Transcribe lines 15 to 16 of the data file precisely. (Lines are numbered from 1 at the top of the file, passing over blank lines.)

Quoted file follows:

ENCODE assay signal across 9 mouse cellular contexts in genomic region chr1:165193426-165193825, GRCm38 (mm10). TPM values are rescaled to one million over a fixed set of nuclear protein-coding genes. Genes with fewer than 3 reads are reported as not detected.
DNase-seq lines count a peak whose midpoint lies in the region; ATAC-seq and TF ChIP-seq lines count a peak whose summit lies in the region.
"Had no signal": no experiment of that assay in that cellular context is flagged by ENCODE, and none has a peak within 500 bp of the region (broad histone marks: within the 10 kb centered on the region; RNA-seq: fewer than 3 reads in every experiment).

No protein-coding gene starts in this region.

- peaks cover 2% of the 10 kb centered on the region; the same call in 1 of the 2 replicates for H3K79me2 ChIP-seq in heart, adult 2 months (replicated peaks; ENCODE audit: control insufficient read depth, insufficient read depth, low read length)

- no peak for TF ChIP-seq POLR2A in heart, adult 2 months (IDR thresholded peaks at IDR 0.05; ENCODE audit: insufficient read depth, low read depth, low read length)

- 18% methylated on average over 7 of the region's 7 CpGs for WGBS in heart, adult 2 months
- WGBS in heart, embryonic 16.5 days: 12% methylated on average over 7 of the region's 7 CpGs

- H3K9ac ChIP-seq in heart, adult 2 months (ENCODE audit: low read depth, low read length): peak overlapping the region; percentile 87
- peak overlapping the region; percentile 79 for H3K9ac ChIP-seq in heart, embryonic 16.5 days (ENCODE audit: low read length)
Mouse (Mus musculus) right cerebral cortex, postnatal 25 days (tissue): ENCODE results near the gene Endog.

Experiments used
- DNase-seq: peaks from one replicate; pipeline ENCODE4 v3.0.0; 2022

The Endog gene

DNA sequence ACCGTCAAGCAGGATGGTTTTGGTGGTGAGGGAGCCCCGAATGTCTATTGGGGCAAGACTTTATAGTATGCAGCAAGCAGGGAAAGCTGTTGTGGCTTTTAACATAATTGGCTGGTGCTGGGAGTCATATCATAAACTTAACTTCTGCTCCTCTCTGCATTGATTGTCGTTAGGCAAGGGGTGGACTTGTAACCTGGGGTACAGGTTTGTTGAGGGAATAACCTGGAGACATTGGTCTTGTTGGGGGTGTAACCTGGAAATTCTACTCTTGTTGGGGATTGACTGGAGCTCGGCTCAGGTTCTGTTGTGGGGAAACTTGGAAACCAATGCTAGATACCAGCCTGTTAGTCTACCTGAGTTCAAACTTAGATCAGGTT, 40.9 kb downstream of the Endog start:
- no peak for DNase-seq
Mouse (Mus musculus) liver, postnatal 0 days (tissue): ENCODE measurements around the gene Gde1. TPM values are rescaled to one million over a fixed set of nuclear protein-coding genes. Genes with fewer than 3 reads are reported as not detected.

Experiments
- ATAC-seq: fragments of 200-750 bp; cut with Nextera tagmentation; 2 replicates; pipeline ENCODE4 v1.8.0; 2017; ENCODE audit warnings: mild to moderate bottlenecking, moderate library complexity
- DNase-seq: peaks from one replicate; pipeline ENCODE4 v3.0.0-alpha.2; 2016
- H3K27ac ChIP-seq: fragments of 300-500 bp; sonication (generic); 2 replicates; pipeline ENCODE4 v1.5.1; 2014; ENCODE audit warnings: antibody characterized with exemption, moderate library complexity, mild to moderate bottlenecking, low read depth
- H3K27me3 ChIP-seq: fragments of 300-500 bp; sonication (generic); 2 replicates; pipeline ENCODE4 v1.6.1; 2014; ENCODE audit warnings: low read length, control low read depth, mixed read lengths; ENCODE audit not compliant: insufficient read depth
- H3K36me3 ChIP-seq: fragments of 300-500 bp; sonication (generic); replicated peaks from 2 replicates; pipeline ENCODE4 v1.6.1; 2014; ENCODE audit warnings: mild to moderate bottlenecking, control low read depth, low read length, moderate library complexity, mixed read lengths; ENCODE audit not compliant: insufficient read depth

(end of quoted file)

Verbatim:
DNA sequence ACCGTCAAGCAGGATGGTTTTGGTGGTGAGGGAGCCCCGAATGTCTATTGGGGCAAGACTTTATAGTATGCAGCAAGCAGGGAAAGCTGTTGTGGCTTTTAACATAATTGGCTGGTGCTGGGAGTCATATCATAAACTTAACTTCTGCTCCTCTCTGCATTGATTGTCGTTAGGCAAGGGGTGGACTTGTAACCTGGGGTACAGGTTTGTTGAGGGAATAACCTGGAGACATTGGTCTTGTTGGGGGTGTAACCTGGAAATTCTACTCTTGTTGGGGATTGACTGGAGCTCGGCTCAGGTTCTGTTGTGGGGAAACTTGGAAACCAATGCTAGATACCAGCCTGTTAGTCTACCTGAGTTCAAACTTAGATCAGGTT, 40.9 kb downstream of the Endog start:
- no peak for DNase-seq